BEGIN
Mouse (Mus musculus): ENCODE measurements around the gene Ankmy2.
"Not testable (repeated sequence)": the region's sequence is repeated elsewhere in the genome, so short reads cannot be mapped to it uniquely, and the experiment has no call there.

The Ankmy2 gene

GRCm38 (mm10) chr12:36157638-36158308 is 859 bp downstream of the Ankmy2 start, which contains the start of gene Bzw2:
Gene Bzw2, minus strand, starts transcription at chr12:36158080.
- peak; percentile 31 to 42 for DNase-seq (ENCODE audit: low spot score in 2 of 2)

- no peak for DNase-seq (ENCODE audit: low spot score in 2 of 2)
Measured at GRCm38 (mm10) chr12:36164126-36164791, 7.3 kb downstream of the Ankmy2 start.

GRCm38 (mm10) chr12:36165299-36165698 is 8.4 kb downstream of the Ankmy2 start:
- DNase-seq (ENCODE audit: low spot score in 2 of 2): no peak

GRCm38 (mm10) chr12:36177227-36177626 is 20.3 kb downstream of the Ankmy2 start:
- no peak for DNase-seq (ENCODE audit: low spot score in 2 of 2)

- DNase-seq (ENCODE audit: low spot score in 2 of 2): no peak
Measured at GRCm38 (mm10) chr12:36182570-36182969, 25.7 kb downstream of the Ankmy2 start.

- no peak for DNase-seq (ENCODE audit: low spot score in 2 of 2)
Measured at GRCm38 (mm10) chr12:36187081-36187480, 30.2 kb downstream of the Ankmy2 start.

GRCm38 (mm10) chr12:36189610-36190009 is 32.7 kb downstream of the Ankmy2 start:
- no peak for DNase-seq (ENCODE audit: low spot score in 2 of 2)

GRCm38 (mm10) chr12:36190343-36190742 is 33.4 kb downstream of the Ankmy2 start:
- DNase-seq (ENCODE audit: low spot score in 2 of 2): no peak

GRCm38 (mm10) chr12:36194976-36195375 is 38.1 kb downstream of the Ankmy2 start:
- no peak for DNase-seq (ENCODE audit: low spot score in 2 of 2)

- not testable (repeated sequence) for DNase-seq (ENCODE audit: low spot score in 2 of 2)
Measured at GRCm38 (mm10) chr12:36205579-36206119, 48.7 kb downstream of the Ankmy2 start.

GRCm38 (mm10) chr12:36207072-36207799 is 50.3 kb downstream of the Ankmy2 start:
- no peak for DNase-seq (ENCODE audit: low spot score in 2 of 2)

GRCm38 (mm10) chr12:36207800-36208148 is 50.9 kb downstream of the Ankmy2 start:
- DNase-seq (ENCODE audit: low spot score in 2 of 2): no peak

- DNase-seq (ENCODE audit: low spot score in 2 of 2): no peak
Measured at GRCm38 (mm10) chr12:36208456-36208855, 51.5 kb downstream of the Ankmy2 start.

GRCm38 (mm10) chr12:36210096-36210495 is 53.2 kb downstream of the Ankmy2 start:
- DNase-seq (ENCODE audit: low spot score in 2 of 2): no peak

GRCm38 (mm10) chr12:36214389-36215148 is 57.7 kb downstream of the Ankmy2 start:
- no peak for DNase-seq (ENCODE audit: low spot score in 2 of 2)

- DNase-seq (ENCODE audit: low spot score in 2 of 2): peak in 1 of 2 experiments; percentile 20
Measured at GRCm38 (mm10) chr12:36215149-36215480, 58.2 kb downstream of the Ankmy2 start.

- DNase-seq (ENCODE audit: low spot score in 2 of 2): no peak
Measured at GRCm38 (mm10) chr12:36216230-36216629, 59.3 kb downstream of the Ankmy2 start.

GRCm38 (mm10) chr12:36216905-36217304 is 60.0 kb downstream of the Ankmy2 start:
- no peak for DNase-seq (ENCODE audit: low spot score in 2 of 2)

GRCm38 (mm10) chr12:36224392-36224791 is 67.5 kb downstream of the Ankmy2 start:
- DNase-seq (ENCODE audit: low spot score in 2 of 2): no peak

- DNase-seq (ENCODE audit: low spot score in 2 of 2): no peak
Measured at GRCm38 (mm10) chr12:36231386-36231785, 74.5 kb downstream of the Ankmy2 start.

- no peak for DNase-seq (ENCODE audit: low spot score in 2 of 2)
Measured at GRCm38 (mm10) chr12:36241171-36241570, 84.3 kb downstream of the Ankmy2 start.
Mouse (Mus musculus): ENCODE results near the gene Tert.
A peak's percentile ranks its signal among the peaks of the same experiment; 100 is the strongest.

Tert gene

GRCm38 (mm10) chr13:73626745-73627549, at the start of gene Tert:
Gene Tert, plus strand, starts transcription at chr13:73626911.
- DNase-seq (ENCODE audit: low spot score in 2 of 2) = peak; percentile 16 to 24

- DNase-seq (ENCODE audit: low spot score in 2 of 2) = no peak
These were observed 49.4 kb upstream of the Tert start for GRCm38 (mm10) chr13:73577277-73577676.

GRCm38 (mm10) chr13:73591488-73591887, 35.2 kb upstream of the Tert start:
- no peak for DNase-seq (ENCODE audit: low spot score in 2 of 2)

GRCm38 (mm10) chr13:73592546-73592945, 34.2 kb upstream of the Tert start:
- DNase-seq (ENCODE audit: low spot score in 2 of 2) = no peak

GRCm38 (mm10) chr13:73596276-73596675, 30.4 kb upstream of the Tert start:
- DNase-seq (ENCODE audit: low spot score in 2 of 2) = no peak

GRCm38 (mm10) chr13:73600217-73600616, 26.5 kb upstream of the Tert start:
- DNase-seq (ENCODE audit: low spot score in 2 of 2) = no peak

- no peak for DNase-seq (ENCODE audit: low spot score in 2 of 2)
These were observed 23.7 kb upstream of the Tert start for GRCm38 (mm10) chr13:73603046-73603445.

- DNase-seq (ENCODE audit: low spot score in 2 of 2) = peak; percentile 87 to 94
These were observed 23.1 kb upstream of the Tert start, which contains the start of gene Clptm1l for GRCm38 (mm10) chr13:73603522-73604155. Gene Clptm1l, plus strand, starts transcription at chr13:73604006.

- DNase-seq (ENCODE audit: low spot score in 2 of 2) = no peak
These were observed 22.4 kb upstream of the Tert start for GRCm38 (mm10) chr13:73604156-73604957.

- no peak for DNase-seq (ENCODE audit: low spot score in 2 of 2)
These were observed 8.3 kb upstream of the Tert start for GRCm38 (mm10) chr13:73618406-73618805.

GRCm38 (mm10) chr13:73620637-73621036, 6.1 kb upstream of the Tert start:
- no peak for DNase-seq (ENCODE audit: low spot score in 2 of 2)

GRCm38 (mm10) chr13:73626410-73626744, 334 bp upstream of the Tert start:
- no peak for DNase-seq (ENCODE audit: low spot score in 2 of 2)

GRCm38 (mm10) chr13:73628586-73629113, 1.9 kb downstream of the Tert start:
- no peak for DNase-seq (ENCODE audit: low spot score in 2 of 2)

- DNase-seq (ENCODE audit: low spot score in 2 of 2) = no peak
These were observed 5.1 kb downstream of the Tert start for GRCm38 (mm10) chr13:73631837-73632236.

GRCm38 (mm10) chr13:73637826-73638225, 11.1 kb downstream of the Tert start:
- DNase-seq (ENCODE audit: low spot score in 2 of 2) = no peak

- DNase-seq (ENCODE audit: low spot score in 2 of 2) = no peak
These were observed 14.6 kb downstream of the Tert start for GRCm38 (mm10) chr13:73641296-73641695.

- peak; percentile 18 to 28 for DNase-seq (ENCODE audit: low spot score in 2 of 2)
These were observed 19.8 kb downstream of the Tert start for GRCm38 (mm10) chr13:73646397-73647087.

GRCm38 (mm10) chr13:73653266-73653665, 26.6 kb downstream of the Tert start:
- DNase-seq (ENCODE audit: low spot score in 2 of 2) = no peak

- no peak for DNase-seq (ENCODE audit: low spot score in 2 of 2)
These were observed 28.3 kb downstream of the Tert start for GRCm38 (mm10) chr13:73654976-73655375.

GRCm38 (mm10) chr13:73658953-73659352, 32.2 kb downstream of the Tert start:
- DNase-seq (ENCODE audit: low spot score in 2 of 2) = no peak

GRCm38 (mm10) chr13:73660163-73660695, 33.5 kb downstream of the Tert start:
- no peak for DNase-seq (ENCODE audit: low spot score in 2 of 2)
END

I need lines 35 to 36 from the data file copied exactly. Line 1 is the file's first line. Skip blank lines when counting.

- DNase-seq (ENCODE audit: low spot score in 2 of 2): peak in 1 of 2 experiments; percentile 20
Measured at GRCm38 (mm10) chr12:36215149-36215480, 58.2 kb downstream of the Ankmy2 start.